It was a good day for stocks tied to the auto sector on Monday, as the bulls rallied on the back of what appears to be a tentative trade deal reached between the U.S. and Mexico.
While the details of a deal have yet to be formally announced, U.S. president Donald Trump reported on Monday that the two countries had reached an understanding on an agreement that would most likely replace the current North American Free Trade Agreement.
Following the news, auto stocks were green across the board, including sizable gains in key names like Magna International (TSX:MG)(NYSE:MGA), up 4.24%, BorgWarner Inc., up 3.38%, Linamar Corporation, up 6.57%, and Martinrea International, up 6.18% on Monday.
It’s reasonable to understand the bull’s reaction on Monday, as a tentative deal between the U.S. and Mexico should, at some level, be expected to ease any fears about a possible worst-case scenario that could have prevented any type of sensible trade deal from being reached between the United States and its two closest trading partners, Mexico and Canada.
But while Monday’s announcement might have done enough to release a little steam out of what has been, for the most part, a tense season of trade negotiations, I’m remaining cautious on the sector for now.
Granted, stocks of companies like BorgWarner are trading at valuations that would, in most cases, make them seem like attractive investments, but I tend to think this time it may be a little different.
For one, the main narrative playing out in the mainstream media surrounding the current round of U.S. trade negotiations is that Trump and his administration are convincingly intent on delivering on their campaign promise to bring manufacturing jobs back to the United States.
There’s no question that bringing those jobs back to the U.S. would be a welcome change for the millions of American workers who have found themselves victims of the choices made by large corporations that have opted to outsource their labour in recent years.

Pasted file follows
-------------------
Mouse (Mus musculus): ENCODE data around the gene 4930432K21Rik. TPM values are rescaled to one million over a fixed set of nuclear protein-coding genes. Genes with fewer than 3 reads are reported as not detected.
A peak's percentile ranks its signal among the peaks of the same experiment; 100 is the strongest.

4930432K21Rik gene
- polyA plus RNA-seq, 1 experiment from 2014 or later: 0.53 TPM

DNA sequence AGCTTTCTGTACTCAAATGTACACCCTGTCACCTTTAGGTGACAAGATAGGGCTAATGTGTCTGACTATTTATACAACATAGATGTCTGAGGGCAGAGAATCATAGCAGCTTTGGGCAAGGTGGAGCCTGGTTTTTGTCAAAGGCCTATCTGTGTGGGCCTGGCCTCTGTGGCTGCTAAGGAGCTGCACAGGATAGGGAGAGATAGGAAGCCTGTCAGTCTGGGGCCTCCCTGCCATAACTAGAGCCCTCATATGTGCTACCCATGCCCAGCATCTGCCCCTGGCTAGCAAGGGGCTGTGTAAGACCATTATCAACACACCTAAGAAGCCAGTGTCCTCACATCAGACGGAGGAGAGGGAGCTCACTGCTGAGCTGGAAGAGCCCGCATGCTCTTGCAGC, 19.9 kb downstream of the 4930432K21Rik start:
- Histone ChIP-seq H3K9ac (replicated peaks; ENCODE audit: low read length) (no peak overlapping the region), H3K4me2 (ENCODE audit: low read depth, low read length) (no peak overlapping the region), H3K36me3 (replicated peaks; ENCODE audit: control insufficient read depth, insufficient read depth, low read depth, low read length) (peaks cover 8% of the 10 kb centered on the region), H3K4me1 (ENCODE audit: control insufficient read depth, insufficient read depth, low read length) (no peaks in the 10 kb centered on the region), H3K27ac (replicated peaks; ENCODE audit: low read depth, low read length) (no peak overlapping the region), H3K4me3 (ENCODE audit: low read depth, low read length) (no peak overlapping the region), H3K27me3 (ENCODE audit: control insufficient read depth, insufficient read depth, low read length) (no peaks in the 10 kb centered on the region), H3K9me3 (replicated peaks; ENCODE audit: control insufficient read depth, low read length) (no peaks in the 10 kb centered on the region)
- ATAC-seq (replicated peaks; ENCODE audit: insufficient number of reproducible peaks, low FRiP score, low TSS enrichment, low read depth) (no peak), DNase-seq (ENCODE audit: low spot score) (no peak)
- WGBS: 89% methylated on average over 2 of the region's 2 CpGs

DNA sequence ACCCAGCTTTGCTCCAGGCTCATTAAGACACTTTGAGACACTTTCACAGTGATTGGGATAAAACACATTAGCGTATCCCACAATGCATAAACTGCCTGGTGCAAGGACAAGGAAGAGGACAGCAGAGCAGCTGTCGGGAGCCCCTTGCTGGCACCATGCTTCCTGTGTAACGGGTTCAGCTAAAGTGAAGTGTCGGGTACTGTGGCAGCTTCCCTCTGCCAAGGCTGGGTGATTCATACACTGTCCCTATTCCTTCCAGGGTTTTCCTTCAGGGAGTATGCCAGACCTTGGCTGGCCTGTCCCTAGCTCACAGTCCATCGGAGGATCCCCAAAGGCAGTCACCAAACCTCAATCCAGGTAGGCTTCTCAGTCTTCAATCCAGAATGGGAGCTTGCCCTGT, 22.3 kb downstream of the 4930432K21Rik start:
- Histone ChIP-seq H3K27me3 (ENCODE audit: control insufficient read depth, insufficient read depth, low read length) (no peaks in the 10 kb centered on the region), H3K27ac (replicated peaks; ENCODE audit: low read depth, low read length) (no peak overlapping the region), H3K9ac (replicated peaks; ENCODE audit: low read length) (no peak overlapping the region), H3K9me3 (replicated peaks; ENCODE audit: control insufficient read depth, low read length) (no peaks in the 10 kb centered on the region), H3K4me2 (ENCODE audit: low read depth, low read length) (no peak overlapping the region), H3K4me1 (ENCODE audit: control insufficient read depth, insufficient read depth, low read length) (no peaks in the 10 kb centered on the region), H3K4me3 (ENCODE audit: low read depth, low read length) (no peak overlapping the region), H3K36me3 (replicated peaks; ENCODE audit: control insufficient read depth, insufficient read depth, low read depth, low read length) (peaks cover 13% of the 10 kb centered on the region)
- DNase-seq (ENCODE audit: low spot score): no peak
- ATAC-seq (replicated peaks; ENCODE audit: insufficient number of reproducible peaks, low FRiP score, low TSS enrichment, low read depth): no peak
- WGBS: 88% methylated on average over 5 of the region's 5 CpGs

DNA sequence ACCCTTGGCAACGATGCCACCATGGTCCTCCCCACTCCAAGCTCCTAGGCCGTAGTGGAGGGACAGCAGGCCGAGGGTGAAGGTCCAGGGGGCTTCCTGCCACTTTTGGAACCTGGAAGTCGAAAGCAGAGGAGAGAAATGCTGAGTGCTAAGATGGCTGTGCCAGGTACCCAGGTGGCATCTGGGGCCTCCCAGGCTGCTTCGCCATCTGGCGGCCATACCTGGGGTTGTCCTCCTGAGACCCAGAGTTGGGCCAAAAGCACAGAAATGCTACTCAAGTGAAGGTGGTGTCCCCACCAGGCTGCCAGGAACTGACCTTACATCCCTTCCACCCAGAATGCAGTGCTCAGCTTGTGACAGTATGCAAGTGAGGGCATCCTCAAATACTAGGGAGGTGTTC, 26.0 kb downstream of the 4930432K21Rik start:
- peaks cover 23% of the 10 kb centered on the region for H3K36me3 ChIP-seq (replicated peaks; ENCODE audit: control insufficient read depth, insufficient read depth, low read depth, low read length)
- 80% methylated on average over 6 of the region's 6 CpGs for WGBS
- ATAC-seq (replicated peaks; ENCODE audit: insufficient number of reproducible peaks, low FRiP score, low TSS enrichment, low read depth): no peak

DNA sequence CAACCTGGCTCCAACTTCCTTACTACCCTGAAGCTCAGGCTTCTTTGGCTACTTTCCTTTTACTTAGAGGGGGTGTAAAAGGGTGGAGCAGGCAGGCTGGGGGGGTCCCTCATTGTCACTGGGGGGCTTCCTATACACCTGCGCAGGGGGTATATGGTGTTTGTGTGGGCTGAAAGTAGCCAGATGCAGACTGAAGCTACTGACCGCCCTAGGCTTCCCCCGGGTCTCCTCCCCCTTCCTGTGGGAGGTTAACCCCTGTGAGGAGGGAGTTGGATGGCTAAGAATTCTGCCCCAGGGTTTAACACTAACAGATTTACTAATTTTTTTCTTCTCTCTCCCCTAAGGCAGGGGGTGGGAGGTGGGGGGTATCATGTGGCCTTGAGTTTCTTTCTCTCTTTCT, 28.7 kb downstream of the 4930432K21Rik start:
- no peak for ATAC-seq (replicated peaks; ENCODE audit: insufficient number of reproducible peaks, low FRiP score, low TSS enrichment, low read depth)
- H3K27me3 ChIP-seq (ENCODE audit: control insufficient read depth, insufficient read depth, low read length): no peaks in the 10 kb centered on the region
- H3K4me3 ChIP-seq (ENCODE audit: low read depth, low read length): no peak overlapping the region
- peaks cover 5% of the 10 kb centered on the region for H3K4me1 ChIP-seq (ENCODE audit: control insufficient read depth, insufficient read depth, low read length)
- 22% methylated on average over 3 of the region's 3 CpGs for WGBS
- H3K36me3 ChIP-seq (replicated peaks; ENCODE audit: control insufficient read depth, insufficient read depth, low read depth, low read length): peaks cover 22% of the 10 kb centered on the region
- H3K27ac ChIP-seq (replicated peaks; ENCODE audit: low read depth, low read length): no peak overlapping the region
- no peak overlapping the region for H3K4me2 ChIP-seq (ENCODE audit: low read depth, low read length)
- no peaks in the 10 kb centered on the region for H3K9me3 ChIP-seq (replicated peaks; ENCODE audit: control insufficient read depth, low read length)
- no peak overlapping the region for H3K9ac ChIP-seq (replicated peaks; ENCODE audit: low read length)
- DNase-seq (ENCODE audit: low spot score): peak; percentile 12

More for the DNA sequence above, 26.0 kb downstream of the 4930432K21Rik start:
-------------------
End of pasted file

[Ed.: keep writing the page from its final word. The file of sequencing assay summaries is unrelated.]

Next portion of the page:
However, the fact remains that the wages of those working at automotive assembly plants in the United States are considerably higher than those of the Mexican wages that they would purportedly be supplanting, and, simply speaking, someone is going to have to foot that bill.
One could make the argument that the impending tariffs that Trump and the U.S. administration are proposing on certain Canadian and Mexican imports could help to offset the higher costs, but at the end of the day, those tariffs too, without question, will come at their own cost as well.
Someone is going to get squeezed here — at least, that’s how it looks to me at this point.
It could turn out that it’s Canada that ends up paying the price — by way of lost jobs in the auto sector — which, mind you, could also have severe knock-on effects for other parts of the economy.
Or, it could be that smaller manufacturers, like the Martinreas of the world, are forced to pony up to larger OEMs, like Ford and General Motors, the next time their respective supply agreements are due for renewal.
If more manufacturing jobs are imported to the United States, it’s difficult to envision a scenario where this wouldn’t result in higher costs across the entire auto industry — an outcome which would not only threaten to shrink the bottom line of manufacturers, but also likely lead to a higher overall cost borne by the consumer.
And that shouldn’t come as welcome news for anybody.
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